We need to turn to him who can open the doors and solve our problems …
The Holy Father began the audience speaking about the Greek myth of Pandora’s Box and how hope has been the virtue that has always brought mankind forward.
Hope is the most divine thing that can exist in man’s heart, he said.
“A French prophet—Charles Péguy—left us stupendous pages about hope,” the pope continued, referring to The Gateway of the Mystery of the Second Virtue.
“He poetically states that God isn’t amazed by the faith of human beings, nor much less by their love; what really fills him with wonder and emotion is people’s hope.
‘The fact that those poor children,’ he writes, ‘see how things are going, and believe that they will be better tomorrow.'”
Pope Francis suggested that never needing to hope for anything is actually a weakness.
“Sometimes, having had everything in life is a form of adversity,” he proposed. “Think of a young person who has never been taught the virtue of hope, nor that of patience, who has never had to sweat for anything, who has grown up too soon and, at the age of 20, ‘knows the ways of the world …’ He has been condemned to the worst sentence: that of not wanting anything anymore. That’s the worst punishment. Closing the door to desires, to dreams. He looks young, but actually, autumn is already taking over his heart. They are the autumn youth.”
Francis also warned that anyone can be subject to temptations against hope, even those on the path of the Christian life.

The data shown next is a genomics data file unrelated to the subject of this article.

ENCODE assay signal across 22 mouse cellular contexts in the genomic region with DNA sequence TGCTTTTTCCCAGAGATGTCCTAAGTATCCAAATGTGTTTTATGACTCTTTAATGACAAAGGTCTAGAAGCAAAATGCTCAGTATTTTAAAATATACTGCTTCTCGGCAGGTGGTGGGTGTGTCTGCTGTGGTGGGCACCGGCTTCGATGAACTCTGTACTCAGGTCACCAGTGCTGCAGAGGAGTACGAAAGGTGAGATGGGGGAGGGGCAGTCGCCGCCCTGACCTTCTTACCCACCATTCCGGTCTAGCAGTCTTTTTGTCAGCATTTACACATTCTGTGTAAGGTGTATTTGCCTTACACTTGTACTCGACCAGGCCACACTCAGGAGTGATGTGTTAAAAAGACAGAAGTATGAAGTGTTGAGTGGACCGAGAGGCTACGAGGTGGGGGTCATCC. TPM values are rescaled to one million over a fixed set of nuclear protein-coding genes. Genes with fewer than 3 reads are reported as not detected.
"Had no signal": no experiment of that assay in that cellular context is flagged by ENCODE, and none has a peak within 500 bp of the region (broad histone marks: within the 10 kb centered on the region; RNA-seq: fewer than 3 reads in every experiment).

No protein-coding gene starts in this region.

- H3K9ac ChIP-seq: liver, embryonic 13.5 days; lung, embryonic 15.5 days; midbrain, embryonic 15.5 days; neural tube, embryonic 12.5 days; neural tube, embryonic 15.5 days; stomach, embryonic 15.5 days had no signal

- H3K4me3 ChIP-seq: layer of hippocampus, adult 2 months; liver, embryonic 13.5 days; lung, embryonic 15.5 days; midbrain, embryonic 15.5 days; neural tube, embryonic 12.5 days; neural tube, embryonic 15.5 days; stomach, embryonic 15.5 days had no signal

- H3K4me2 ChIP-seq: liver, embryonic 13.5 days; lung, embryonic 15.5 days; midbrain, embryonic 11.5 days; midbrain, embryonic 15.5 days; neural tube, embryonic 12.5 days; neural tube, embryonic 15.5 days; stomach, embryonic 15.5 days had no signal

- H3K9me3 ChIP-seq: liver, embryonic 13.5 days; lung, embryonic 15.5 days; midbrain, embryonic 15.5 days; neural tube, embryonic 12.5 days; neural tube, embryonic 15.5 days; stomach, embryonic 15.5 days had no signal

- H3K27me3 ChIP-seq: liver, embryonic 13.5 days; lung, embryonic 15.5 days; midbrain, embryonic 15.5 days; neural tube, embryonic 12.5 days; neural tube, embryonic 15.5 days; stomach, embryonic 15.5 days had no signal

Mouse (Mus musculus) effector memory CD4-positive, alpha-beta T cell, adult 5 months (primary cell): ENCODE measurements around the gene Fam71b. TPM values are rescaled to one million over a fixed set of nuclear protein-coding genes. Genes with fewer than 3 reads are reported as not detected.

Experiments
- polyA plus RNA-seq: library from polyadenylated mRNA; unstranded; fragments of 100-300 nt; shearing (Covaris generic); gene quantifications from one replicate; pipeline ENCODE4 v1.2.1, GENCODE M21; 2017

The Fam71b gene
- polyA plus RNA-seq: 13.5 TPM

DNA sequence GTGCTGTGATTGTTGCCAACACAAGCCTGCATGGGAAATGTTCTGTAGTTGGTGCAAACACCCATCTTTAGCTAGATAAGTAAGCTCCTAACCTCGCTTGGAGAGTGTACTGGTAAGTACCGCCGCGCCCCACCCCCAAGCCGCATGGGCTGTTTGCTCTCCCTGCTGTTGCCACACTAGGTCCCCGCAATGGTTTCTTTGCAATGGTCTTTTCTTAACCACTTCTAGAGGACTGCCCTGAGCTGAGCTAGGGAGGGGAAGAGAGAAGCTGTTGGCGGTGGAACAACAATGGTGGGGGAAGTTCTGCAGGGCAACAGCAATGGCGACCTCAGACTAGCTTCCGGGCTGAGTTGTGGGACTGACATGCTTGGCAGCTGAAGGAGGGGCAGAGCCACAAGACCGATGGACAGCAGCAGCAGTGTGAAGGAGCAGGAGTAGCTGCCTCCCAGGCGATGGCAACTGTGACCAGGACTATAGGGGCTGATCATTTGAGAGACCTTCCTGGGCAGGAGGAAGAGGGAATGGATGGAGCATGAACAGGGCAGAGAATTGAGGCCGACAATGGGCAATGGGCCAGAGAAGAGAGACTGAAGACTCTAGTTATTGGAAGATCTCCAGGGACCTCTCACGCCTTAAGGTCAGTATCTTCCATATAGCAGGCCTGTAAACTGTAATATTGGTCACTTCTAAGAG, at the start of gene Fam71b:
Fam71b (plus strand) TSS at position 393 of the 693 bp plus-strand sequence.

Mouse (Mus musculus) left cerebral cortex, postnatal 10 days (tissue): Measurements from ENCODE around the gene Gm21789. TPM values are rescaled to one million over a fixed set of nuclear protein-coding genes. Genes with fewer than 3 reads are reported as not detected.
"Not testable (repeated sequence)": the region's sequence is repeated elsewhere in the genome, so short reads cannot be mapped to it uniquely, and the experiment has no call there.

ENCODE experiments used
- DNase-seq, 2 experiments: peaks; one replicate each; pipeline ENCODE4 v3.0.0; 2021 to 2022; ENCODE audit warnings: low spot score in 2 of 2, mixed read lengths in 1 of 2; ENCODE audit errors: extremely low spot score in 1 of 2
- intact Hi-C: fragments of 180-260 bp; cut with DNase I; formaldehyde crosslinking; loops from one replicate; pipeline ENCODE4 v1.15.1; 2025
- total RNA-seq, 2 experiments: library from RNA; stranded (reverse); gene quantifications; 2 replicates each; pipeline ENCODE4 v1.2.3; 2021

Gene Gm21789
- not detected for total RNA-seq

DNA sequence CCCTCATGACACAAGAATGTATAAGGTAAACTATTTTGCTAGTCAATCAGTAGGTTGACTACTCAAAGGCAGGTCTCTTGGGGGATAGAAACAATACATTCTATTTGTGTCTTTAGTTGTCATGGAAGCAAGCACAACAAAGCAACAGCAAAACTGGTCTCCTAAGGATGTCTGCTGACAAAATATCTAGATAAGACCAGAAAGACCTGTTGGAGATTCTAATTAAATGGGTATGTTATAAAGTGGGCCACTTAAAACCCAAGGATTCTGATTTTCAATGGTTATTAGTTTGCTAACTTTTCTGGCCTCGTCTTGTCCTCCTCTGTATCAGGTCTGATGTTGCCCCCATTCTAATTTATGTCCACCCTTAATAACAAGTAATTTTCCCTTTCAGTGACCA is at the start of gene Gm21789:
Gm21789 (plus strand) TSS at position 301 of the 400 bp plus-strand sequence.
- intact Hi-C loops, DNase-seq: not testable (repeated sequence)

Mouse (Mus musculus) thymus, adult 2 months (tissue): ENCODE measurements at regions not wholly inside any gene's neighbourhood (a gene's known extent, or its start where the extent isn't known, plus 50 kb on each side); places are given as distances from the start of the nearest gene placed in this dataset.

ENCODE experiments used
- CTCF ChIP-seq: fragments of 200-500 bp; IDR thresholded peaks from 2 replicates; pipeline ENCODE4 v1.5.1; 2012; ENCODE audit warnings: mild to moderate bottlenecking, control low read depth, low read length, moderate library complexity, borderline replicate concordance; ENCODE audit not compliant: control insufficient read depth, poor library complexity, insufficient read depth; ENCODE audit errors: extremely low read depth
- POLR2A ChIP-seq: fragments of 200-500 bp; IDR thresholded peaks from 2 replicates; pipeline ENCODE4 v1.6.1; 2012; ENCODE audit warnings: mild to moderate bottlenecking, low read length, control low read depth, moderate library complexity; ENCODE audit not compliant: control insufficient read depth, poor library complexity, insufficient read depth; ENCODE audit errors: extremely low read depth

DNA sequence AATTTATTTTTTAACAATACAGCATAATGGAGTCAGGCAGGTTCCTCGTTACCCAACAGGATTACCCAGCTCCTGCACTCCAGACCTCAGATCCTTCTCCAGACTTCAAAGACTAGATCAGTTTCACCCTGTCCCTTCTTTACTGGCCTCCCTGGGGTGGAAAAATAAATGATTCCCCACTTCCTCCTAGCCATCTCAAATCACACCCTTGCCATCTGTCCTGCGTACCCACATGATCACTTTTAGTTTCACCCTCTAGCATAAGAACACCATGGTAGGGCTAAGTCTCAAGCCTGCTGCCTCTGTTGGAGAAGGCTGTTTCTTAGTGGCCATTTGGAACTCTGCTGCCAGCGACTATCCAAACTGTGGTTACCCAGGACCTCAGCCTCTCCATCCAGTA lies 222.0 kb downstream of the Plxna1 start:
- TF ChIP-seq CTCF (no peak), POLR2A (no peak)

In this regard, he said, “the monks of antiquity denounced one of the worst enemies of fervor. This is what they said: The ‘noonday devil’ is going to break a life of commitment, precisely when the sun is shining high in the sky. This temptation surprises us when we least expect it: Our days become monotonous and boring, and no ideal seems worth the effort anymore. This attitude is called apathy, and it corrodes life from within, until leaving it like an empty container.”
Read more: The devil lurks in the middle of our day
The pope said that a Christian must fight this apathy. “God created us for joy and happiness, and not for wallowing in melancholic thoughts,” he said. “This is why it is important to take care of our own heart, opposing our tendencies to unhappiness, which surely do not come from God.”
And he gave this advice for when “our energy seems weak and the battle against anxiety is particularly difficult”:
We can always call on the name of Jesus. We can repeat this simple prayer, of which we find traces in the Gospels, and which has become the foundation of so many Christian spiritual traditions:
‘Lord Jesus Christ, Son of the living God, have mercy on me, a sinner!’ It’s a beautiful prayer. ‘Lord Jesus Christ, Son of the Living God, have mercy on me, a sinner!’
This is a prayer of hope, because I am turning to him who can open the doors and solve my problems, and make me see the horizon, the horizon of hope.
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